Such societal gender biases are often unspoken and even blatantly spoken around us, all the time. The financial world isn’t unaffected by these biases.

Let go of the stereotyping

As we start speaking out more, these biases and stereotypes are breaking. Slowly and steadily. Last year, in her book, Moment of Lift – How Empowering Women Changes the World, Melinda Gates rightly says, “When women learn, their entire families, communities, and even countries benefit.” This learning and education extends to financial planning as well.

And it’s a lot simpler than it might seem. Within months or even days of starting to manage your own finances, you feel more in control of your life as a whole. This control impacts you tremendously, leaving you happier and financially healthier for the long term.

By now, I’m going to assume you’re convinced that managing your finances is essential. In case you don’t already handle money matters yourself, you might wonder how you’re going to develop the confidence, ability and skill to actually do it. Journalists and authors, Katty Kay and Claire Shipman, in The Confidence Code, say,

“Every piece of research we have studied, and every interview we have conducted, leads to the same conclusion: Nothing builds confidence like taking action.”

So here’s a quick actionable guide to help with the “How do I do it?” bit.

A How-To Money Management Guide for Women

To sum up the meaning of financial freedom perfectly, renowned Kathak dancer and trainer, Nayantara Kurma Parpia says, “For me, the most important lesson that my gurus and parents taught me, has always been to work towards my goal and my dreams, not worrying about the money, but trusting that the money will follow in due time if you are honest and sincere in your work. I have been blessed with the kind of training only few in this field receive, from great maestros, which has helped me reach a point quite early in my life, where the hard work is literally paying off. Another thing I have learnt from my family, and especially my amazingly supportive husband, is that money should not be thought of as “mine” or “yours”. Whatever we have is ours, and maybe we won’t have that forever. But while we do, we trust each other to do the right thing with our common finances, so that we have mutual financial freedom.”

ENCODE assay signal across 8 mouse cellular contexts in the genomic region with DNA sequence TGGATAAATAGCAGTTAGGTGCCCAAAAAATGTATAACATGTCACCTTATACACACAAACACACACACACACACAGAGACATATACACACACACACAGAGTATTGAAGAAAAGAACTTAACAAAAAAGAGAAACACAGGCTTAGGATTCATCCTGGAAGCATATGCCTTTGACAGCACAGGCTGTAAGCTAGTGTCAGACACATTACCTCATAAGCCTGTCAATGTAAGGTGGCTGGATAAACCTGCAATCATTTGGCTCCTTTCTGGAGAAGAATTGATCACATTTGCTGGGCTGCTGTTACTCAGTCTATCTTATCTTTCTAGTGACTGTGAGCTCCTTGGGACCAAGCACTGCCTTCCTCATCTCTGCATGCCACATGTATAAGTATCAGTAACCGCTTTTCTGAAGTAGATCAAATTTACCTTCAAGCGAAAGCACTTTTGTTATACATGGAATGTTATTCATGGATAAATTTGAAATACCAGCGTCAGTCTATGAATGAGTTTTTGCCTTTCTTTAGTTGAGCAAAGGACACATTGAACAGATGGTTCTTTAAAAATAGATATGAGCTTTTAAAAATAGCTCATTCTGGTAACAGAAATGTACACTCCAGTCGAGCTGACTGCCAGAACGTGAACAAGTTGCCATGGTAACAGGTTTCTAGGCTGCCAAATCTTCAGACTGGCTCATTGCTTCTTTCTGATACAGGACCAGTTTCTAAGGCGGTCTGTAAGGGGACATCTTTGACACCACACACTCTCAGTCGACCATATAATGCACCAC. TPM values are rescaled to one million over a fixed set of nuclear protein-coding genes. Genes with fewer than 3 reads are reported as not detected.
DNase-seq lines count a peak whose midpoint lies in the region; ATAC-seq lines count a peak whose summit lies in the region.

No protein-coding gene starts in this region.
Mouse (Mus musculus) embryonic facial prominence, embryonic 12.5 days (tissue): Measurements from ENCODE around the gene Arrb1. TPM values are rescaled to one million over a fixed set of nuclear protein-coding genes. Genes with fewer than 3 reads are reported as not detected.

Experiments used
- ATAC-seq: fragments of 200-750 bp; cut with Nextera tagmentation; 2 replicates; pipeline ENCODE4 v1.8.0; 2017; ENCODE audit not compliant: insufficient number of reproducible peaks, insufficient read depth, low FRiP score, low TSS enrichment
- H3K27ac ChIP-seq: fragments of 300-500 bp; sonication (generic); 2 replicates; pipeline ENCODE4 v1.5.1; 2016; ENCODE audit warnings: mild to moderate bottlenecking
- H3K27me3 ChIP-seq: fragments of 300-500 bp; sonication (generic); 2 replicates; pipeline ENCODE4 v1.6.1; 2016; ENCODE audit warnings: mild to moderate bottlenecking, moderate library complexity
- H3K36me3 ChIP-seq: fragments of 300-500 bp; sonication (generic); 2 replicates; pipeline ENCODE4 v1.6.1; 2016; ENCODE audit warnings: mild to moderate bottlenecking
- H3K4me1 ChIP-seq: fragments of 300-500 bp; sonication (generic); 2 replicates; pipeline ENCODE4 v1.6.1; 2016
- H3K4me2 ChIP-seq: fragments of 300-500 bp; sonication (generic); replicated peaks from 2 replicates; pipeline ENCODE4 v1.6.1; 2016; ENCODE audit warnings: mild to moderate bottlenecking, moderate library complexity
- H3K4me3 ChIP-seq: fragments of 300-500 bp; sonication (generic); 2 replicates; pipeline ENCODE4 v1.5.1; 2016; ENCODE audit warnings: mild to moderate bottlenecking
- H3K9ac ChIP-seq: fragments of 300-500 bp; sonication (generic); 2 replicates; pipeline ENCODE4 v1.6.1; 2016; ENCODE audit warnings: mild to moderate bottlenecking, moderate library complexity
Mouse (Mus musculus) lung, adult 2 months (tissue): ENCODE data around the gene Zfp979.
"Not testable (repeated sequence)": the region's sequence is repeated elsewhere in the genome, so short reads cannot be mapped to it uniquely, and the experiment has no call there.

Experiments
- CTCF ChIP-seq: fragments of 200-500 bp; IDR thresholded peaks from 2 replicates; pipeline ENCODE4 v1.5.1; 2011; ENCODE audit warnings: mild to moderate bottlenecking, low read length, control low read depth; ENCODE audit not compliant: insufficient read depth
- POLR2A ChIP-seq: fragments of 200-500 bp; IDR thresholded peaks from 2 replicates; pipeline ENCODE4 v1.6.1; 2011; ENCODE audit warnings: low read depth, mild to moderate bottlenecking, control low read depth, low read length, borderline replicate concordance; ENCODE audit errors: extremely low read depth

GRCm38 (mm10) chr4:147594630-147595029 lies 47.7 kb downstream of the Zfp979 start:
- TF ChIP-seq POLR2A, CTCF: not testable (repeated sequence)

Dive right into it

So whether you’re a man or a woman, take the plunge. Learn about personal finance management. Even if it’s just a little, and even if it’s only every once in a while. Let’s create a world where we’re gender neutral. Because and especially when it comes to your finances, the skill of effective money management will hold you in good stead no matter where life takes you. Always.

Happy Women's Day!
Happy International Women’s Day!

PS: If you need a little more inspiration here are a few books that Rushina and I would recommend on the occasion of Women’s Day. Go take a look. 🙂

Author Bio - Komal Shivdasani